How to lift off? I hazard a guess when I deliver a keynote at the opening of the “Lipki” International Forum of Young Writers, addressing over 150 young writers, I speculate that a writer has to move from invisibility to visibility and back again. I maintain there are also inner and outer aspects of invisibility: how not to be seen in the work and how not to be seen in the world. Ego-driven ambition is essential to public success, yet it must be overcome while making the work because it obstructs perception, and a compelling work leaps from perception to perception – that is why and how it appears new. While it sounds (and often feels) tenuous, a writer needs to attend to the work before it is made, by listening to silence, summoning the work into being. Inspiration is the name for a privileged kind of listening.
I say that we should consider the value, while gathering material, of not being seen by others. Yes, I nod, I learnt this early; when I was eleven I took up a paper run. I would cycle around the eastern suburbs of Christchurch – already one of the poorest areas in New Zealand – and found I was invisible. People carried on conversations with me in ear-shot; they’d be in the garden arguing while I paused at the mailbox. I got to hear a lot of home truths.
But once the work is made the writer has to be seen and heard so (in turn) the work can be. A few of the audience nod – finally, he’ll say something useful – then they shake their heads in dismay when I say that I chose not to do this for nearly thirty years, becoming known as ‘fiercely independent’. God, what is he on about? Well, my prolonged invisibility let me shape a distinctive body of work without external pressure. Yet I lost a lot of opportunities because of it. For most young writers (they stir in their seats) it is better to set off on that long walk through the minefield of networking, during which many false steps threaten.
I close with a few cautionary words: the most prominent author is also the most dangerous for a young writer. They may praise your work but they will never let you threaten their supremacy; they rarely acknowledge (living) equals only followers, so you will be expected to act as a cheerleader rather than as an independent thinker. It’s better to move with and towards those you respect regardless of their (lack of) status. Trust is the most wonderful catalyst for growth. If you do this you will never act in bad faith. There is staccato clapping, then it is continuous if brief – like all attention.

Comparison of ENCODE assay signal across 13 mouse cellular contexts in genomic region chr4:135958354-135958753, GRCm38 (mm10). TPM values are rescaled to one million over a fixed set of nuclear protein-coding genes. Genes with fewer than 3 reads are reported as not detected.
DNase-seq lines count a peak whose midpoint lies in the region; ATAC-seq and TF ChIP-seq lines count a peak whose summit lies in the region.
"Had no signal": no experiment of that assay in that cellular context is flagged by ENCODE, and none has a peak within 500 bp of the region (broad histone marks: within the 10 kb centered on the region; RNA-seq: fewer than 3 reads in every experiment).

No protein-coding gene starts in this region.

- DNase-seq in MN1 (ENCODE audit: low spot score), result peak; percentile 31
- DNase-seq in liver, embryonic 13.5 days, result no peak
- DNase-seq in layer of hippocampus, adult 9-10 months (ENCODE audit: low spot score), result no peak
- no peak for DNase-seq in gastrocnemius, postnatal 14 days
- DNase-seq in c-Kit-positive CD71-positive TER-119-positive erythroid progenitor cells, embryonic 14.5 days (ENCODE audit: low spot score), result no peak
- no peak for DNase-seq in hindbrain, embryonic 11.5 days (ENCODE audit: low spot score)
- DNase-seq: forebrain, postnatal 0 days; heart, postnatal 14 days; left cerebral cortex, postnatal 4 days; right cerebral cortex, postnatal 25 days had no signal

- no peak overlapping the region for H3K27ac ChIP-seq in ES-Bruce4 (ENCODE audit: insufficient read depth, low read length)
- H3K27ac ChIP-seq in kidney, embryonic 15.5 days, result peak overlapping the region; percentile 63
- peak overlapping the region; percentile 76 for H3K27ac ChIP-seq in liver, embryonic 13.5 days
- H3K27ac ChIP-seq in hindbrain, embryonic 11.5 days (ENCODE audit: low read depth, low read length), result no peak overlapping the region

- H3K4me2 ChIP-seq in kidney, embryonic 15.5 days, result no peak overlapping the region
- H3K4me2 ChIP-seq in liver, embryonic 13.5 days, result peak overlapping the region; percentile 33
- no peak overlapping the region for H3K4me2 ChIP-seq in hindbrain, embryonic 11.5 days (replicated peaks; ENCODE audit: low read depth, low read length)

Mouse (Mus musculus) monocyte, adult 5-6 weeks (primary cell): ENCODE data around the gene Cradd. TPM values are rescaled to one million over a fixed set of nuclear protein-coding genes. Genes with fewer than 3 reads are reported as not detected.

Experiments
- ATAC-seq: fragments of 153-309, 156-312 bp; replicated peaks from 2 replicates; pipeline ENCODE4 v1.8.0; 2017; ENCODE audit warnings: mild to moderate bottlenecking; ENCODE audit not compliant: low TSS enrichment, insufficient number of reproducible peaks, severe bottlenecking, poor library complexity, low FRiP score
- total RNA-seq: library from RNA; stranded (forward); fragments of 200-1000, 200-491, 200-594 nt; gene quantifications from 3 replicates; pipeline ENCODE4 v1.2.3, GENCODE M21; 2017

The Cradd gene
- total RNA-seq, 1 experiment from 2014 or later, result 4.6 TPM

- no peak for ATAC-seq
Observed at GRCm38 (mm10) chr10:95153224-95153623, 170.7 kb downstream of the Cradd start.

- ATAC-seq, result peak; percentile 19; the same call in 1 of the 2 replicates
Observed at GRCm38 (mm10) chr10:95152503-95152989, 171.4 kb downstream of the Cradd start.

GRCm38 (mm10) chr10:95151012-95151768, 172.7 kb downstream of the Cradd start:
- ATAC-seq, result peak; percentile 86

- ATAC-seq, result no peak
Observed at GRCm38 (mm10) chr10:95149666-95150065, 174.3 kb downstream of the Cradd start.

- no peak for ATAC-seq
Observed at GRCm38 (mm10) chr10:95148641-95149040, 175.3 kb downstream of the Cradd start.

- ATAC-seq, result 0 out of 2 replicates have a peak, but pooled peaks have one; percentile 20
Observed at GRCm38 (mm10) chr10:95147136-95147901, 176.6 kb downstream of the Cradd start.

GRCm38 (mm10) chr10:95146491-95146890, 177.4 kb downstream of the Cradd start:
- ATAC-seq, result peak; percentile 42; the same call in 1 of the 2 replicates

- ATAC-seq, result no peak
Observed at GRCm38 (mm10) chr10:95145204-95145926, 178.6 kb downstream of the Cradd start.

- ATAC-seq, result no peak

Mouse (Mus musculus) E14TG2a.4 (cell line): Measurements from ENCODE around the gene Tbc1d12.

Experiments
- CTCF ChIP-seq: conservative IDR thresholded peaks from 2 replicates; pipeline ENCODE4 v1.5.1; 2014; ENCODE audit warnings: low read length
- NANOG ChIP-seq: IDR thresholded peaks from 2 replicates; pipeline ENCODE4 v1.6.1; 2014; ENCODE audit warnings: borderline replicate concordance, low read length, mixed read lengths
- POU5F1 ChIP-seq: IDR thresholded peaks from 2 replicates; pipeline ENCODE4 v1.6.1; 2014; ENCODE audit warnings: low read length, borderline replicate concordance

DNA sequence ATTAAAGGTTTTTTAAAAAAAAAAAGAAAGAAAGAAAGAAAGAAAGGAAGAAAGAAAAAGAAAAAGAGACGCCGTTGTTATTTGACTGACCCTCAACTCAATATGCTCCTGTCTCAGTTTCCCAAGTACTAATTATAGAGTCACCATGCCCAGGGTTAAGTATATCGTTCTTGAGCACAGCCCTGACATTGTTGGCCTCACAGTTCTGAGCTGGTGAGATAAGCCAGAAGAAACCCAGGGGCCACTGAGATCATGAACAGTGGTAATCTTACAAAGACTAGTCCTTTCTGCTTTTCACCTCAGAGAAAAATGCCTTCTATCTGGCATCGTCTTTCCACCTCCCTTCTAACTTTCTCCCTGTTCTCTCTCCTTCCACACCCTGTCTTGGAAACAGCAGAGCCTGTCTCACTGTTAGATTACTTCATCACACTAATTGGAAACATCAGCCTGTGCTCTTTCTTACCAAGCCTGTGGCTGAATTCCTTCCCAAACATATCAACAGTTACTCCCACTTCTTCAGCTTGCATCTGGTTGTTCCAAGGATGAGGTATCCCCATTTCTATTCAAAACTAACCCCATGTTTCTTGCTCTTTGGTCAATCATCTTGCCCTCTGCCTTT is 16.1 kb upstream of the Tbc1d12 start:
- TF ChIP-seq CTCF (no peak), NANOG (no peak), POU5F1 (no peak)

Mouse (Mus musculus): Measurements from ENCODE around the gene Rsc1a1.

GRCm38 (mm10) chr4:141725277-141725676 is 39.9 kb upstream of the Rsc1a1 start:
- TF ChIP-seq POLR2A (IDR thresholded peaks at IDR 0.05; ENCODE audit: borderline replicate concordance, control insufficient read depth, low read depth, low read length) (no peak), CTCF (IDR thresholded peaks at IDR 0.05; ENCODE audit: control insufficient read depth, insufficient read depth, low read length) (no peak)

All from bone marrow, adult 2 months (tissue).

But it’s a new day. The tireless Sergei Gogin is chairing the Ulyanovsk English Club. Who, from New Zealand, should we read? I shiver. I am fifteen again, reading Owls Do Cry in a tiny bedroom of one of the poorest suburbs of New Zealand, yet the walls fall away and the threadbare sheen of my street disappears as I turn each page: Read Janet Frame, I say, and younger Dunedin authors like Lynley Edmeades, Emer Lyons, Emma Neale, Robyn Maree Pickens, and Sue Wootton. The notebooks are opened. Afterwards Sergei takes me to see a play from the company ‘Enfant-terrible’. It is an allegory about exploitation and consumption. I can almost hear the words ‘Lenin’ and ‘God’. But I taste vodka because this drama has the astringency of strong spirit.
Time may be an illusion but, if so, the illusion is over. Forty eight hours before I am supposed to fly out of Ulyanovsk, the UNESCO Creative Cities Space is opened with a performance of Sofia Filyanina’s suite roll of honour: a setting of eleven fleeting lyrics by me, each section references a Russian classic. As Sofia conducts I feel myself beginning to levitate like an anonymous figure in a Chagall painting. Soon enough I am over Moscow, heading for London. From a long way off I hear applause. Thank you, I sigh, thank you.
David Howard is a poet, writer, editor and co-founder of the long-standing literary magazine takahē. His works have been widely published and translated into a variety of European languages. His collection The Ones Who Keep Quiet is out now through Otago University Press.